ICT can help older people to stay healthy, independent and active at work or in their community. In the EU, smart innovation with ICT is a must. Let us tell you why.
Europeans live longer than ever, but demographic ageing has its downsides. By 2060 one in three Europeans will be over 65. The ratio of working people to the 'inactive' others is shifting from 4 to 1 today to 2 to 1 by 2060 (source: the 2012 Ageing Report). Already by 2020 we will face up to 2 million vacancies in health and social care. For the EU between 2010 and 2060 total government spending on pensions, healthcare, long-term care, unemployment benefits and education will increase by almost 20 per cent (or 4.1 percentage points of GDP ), while expenditures for long-term care will double.
Demographic ageing cannot be solved by cutting health budgets or raising the retirement age. We need to reinvent health and social care. Smart innovation with ICT can help us achieve a triple win: more healthy life years for EU citizens, better and more efficient health care, and innovation and economic growth.
Smart innovation with ICT for ageing well
To achieve the triple win, we all must invest. Care has to be more patient/people centred, with more focus on prevention, early diagnosis and chronic conditions. Industry for ageing well must invest and innovate at a European level and scale – in close cooperation with users and consumers. And all of us must get smart and feel empowered to integrate ICT-products and services for ageing well in our private lives and professional practice.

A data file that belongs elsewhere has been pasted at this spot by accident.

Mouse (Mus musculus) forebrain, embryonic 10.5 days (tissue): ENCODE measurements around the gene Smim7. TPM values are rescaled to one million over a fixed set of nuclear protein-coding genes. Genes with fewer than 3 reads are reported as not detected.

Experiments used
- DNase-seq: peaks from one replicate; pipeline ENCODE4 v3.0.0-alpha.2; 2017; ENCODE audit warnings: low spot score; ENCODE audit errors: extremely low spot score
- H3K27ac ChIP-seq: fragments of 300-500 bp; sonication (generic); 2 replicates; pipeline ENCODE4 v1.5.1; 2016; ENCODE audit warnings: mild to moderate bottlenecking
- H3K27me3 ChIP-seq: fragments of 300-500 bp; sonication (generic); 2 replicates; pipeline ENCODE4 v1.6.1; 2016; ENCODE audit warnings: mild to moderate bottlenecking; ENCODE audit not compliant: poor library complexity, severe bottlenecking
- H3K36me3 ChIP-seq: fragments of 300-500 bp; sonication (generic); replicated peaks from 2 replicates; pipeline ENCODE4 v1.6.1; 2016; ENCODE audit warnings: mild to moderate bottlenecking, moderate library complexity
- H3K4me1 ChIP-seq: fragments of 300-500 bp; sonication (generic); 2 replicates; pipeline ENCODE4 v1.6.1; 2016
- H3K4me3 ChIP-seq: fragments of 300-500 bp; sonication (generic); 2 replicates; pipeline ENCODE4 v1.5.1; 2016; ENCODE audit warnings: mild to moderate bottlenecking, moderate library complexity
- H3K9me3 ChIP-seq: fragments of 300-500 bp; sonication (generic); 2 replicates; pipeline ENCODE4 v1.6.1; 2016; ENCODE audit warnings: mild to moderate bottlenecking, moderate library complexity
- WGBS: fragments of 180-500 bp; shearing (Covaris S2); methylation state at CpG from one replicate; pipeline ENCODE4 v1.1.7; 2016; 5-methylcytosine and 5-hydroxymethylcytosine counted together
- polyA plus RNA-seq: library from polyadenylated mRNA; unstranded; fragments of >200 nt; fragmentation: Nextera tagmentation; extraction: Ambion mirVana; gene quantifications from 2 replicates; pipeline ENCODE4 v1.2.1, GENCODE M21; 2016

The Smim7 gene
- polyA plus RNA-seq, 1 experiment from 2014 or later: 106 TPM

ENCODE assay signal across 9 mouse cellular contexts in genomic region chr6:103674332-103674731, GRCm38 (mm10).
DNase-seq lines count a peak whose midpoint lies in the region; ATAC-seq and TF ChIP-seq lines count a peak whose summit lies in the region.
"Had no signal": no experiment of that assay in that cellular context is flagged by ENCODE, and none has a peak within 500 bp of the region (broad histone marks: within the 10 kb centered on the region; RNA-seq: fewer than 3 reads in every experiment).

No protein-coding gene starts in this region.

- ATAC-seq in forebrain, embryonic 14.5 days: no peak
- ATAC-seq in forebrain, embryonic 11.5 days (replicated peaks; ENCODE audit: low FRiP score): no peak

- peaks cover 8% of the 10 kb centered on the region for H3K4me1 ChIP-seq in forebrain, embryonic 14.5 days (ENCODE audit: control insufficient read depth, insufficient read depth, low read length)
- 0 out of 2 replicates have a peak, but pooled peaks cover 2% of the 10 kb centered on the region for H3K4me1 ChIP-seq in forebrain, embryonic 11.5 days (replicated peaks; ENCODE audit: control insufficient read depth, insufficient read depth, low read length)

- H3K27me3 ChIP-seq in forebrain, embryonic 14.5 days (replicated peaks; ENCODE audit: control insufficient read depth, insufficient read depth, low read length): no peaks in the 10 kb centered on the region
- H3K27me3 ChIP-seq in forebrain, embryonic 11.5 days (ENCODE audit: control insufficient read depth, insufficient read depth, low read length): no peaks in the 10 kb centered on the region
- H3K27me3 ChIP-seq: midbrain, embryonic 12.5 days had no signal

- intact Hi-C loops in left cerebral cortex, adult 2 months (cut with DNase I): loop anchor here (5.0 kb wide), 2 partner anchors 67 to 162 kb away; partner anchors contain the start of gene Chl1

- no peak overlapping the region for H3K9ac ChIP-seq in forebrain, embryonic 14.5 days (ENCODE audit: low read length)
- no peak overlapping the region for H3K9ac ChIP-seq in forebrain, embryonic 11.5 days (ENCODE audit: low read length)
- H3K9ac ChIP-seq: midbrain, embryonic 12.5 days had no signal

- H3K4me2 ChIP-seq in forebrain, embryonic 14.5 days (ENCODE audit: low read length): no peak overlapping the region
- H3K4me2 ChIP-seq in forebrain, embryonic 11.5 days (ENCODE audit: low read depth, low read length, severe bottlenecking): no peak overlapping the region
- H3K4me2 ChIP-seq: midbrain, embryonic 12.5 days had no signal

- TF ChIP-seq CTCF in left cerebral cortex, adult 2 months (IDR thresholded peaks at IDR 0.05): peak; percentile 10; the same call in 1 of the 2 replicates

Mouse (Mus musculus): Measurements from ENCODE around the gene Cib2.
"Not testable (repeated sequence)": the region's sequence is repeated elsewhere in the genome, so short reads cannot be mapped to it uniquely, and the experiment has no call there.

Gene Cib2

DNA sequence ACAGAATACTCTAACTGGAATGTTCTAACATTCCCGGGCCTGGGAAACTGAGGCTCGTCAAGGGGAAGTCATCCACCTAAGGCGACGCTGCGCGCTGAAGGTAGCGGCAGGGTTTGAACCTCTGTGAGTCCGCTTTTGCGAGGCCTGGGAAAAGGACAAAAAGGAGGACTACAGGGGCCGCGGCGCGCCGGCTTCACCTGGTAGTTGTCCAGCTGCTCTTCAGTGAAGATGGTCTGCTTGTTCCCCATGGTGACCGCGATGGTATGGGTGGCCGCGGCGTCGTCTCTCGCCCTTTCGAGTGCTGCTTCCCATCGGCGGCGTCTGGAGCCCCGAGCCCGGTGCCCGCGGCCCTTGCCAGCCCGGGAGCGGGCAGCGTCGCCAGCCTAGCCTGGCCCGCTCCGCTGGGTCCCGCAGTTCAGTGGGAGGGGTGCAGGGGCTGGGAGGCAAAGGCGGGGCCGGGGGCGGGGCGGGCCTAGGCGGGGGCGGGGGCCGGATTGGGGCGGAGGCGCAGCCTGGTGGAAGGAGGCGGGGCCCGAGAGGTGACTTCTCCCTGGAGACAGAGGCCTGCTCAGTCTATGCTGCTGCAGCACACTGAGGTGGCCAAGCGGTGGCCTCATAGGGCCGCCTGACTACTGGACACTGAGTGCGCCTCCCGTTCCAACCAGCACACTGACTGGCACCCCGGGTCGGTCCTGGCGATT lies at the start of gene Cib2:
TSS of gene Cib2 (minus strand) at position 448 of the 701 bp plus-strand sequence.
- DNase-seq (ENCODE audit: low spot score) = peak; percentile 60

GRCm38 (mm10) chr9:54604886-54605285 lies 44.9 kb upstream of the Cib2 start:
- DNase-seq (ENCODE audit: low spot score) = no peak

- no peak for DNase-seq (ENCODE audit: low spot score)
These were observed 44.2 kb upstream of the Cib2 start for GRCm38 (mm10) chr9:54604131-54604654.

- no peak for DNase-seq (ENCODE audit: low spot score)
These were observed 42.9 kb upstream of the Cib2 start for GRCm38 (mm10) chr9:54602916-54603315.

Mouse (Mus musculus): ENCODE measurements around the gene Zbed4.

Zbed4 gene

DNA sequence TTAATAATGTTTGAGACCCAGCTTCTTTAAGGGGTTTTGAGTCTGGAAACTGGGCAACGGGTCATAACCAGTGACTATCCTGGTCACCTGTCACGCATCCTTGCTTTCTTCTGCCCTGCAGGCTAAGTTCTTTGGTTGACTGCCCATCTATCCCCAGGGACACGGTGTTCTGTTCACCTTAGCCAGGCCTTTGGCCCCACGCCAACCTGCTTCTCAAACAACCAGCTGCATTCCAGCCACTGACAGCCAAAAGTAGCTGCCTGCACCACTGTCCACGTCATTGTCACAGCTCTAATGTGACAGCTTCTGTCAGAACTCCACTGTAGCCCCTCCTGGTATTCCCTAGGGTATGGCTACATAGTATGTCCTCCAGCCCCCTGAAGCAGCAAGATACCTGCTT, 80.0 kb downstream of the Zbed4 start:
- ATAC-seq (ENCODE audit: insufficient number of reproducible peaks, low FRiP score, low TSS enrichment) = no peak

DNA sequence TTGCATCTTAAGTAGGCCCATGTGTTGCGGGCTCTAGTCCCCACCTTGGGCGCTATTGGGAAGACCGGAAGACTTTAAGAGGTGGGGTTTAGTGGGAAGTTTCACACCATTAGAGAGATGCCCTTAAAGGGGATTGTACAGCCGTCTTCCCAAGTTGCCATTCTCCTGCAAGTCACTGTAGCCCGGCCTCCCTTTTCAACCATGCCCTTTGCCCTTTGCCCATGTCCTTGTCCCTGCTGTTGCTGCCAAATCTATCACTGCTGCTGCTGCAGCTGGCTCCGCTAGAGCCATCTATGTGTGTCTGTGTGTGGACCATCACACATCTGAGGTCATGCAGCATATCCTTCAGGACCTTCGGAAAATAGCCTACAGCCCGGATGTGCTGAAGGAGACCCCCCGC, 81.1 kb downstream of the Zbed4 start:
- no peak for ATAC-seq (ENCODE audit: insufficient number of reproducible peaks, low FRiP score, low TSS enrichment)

ICT for ageing well does deliver, if we make it
There is a huge potential market for products and services for ageing well. Europeans over 65 already have a spending capacity of over €3,000 billion and the number of people with age-related impairments will grow from 68 million in 2005 to 84 million in 2020. Europe boasts an innovative ICT industry with large companies but also innovative SMEs, developing many new products and services.
Hard evidence is hard to get, but the first evidence is there, and more is to follow: lower costs, better, care, more job satisfaction for carers and a better quality of life for our citizens. The EU-funded CommonWell project and the UK's Whole System Demonstrator provide good examples.